Unlike with other designs where the base population at risk may not be defined, population-based studies conducted within well-defined boundaries have the advantage that if denominator data are available incidence rates may be determined [Reference Okamoto and Rubenfeld7]. Population incidence rates allow meaningful like-comparison of relative impact across a number of health-related conditions. We found that the incidence of bloodstream infection was 82/100 000 population and that 13% suffered in-hospital death. These numbers compare with recent population-based data from Alberta assessing major traumatic injury (70/100 000 per year; 12% in-hospital death), myocardial infarction (incidence 161/100 000 per year; in-hospital case-fatality 9% in 1999), and stroke (150/100 000 per year; 13% in-hospital death) among adults [Reference Laupland20–Reference Field22]. These data demonstrate that bloodstream infection is an important cause of morbidity and mortality and provides supportive rationale for leveraging of limited health-care and clinical research resources.
We observed that Escherichia coli (30%), S. aureus (16%), and Str. pneumoniae (12%) were the most important agents of community-onset BSI. Pedersen et al. also found that E. coli (605 episodes, 33%) was the most important aetiology of community-onset bacteraemia in their population-based study conducted between 1992 and 1997 in North Jutland, Denmark [Reference Pedersen, Schonheyder and Sorensen6]. However, they observed a proportionally much higher rate of Str. pneumoniae disease (400 episodes, 22%) and lower rate of S. aureus infections (145 episodes, 8%) as compared with our study. They did not report population-based incidence rates for direct comparison. Our rate of community-onset S. aureus bloodstream infection of 14/100 000 was slightly less than observed in the United States in 1998 of 17/100 000 population [Reference Morin and Hadler10] and our rate of pneumococcal bloodstream infection of 10/100 000 is similar to that observed in multiple other population-based studies worldwide [Reference Kyaw23–Reference Campbell25]. Despite it being the most important cause of community-onset BSI, there is a paucity of studies investigating E. coli bloodstream infections in non-selected populations. Madsen et al. conducted population-based surveillance in North Jutland, Denmark from 1981 to 1994 and found an incidence of E. coli bacteraemia of ∼32/100 000 [Reference Madsen3].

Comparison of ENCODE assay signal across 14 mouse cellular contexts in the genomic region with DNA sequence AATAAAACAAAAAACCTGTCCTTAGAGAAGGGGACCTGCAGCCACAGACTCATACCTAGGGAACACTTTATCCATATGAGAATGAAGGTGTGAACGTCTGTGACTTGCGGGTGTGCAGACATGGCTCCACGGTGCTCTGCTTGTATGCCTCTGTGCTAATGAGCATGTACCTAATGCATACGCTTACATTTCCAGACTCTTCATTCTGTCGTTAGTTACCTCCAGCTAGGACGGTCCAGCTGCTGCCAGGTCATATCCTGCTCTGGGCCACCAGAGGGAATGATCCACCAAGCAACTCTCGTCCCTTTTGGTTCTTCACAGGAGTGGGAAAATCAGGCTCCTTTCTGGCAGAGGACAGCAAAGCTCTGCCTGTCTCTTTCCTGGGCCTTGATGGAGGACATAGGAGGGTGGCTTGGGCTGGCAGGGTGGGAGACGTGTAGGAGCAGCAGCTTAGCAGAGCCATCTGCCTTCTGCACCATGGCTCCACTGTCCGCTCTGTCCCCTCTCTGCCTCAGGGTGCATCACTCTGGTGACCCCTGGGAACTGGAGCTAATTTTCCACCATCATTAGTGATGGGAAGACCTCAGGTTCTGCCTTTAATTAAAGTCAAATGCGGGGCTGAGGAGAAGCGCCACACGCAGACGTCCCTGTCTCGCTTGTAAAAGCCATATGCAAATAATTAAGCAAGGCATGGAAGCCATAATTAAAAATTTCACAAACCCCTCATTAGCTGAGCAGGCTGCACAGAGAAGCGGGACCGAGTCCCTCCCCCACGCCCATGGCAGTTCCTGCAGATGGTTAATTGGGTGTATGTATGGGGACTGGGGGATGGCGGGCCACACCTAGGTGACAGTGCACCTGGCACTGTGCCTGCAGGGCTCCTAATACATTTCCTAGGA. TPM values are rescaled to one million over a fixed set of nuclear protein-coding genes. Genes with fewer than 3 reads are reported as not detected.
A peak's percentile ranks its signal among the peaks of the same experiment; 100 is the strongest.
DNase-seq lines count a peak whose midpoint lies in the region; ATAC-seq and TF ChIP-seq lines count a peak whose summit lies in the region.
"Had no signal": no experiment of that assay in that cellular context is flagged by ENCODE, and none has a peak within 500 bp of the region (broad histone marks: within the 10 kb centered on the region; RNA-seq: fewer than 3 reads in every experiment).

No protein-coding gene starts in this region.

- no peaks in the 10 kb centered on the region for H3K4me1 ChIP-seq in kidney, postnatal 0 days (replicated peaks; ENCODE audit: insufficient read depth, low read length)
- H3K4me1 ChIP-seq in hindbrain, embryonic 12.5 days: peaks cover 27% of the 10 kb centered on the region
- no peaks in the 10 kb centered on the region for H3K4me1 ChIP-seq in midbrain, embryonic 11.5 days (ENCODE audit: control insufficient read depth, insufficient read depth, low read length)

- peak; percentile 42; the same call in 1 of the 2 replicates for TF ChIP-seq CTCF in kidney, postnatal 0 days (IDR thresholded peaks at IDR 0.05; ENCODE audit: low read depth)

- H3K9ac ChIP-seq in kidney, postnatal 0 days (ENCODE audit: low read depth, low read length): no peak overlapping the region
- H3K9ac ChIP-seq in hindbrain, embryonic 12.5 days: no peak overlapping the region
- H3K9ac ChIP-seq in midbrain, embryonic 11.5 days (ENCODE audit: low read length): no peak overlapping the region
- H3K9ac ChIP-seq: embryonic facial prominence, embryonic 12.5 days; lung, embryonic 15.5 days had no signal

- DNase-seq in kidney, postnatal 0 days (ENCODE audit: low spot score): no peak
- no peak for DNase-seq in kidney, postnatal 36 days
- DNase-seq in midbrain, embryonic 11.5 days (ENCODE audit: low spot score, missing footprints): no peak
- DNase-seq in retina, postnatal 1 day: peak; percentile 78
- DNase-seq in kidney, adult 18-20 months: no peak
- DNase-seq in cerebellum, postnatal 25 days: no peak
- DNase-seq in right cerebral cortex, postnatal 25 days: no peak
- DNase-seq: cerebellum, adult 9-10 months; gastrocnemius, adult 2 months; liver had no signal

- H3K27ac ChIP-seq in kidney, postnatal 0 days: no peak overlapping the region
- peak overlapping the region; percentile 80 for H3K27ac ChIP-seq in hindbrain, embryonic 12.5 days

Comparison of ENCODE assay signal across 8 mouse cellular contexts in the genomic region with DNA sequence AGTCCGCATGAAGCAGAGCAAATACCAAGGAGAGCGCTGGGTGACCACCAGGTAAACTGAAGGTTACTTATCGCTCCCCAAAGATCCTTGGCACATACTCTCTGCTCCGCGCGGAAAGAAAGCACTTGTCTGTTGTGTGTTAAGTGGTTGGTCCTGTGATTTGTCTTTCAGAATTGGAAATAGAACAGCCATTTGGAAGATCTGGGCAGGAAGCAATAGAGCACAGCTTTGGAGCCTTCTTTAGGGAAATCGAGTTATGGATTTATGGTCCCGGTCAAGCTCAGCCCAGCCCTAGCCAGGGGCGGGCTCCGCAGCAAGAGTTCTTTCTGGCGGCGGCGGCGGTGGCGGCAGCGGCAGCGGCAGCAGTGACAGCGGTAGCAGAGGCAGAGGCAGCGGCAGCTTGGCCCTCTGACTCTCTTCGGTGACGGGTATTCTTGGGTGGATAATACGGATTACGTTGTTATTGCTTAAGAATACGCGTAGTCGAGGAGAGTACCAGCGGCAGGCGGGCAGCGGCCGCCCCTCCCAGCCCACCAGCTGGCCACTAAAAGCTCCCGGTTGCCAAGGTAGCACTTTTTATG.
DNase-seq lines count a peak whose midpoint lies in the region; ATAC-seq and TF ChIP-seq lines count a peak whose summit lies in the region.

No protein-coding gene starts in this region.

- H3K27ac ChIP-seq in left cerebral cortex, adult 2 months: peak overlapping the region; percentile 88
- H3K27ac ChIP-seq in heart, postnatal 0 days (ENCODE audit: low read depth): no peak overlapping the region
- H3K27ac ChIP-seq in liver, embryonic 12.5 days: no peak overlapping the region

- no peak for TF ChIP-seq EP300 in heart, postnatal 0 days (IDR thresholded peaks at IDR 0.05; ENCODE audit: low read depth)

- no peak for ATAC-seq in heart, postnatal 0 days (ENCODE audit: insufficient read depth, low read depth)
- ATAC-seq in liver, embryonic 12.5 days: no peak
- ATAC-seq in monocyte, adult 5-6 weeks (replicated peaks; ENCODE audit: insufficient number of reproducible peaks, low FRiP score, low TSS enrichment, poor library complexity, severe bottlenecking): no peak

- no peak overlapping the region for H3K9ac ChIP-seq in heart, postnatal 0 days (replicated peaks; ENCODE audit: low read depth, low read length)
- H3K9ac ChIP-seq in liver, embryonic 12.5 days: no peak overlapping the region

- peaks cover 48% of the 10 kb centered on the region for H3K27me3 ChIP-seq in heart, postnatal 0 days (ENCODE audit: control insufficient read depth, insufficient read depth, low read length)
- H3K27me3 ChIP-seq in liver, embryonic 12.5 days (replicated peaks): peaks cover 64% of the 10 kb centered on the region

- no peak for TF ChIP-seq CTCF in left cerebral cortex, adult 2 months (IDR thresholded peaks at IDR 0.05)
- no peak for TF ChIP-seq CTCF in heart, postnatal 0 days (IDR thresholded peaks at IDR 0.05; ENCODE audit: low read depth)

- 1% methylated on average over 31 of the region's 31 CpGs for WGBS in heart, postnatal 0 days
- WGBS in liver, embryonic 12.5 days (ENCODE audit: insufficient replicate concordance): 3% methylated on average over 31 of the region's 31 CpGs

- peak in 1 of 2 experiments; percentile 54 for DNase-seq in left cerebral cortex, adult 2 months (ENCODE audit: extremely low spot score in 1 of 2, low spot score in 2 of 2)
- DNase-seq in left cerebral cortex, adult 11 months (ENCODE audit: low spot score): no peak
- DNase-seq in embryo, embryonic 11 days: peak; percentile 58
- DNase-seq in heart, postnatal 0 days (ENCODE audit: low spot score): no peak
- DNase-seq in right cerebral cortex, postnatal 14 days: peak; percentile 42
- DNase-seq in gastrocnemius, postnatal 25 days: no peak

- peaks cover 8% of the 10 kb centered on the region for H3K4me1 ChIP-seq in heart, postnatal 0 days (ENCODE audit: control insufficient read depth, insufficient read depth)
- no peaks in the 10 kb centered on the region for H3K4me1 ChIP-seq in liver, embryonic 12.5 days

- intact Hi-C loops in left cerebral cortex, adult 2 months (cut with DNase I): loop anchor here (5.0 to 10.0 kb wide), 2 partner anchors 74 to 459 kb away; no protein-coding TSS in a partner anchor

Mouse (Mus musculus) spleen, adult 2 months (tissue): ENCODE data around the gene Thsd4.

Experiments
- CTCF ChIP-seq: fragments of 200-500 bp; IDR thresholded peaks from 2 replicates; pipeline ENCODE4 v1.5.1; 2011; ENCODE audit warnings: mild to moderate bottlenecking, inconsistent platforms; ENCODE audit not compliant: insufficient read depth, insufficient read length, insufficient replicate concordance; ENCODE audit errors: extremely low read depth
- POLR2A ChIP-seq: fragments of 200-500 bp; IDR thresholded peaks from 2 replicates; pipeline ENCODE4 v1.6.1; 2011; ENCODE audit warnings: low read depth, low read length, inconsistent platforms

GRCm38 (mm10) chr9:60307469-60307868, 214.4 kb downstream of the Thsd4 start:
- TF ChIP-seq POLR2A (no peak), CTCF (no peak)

It is notable that 23% of patients in this study did not have evidence of admission to a major acute care centre in CHR. Although a similar rate of outpatient management of community onset E. coli bloodstream infections has recently been reported from the United States [Reference Jackson9]; based on our clinical experience we suspected that this number would have been closer to 15%. If in fact the true rate is lower than we observed, one possibility is that patients were managed through other means including admission to smaller local or extra-regional hospitals that were not included in our administrative database . Given that the four major acute care centres represent ∼95% of the acute care bed capacity in the region, this possibility would be expected to account for no more than 5%. Since CHR is relatively geographically isolated with the next major medical centres hundreds of kilometres away, it is likely that few patients would have been managed at non-regional hospitals. A second major reason for the potentially low admission rate observed could be that patients who were initially stabilized in an emergency department were subsequently managed through our outpatient parenteral therapy clinics. These clinics are based at each of the four major acute care centres, see thousands of new patients yearly, and readily accept acute patients from the emergency departments in less than 24 h of referral [Reference Laupland26]. A third possibility is there was linkage failure with the microbiology and administrative databases. We hand searched a random sample of non-admitted cases and indeed found that ∼5% of admissions failed to be identified by our linkage strategy. Fourth, we included residents of nursing homes as community-onset disease in this study and it is possible that some of these residents were treated at their facilities. Unfortunately, we do not have specific data on this population. While each of these possibilities are important potential biases, it is relevant that they would probably result in an underestimation of the true impact of community-onset BSI. The substantial morbidity and mortality rates we report in this study should therefore be viewed as conservative.
In conclusion, we report important and novel population-based surveillance of community-onset BSI and demonstrate their major impact. We identified that these infections are common, that the very young and old are at highest risk, that they result in admission to hospital for long periods of time, and many patients die as a result. Community-onset BSI are an important cause of morbidity and death. Documenting this major burden of disease should be important to promote further preventive efforts and to argue for increased funding for clinical research aimed at reducing the impact of these infections.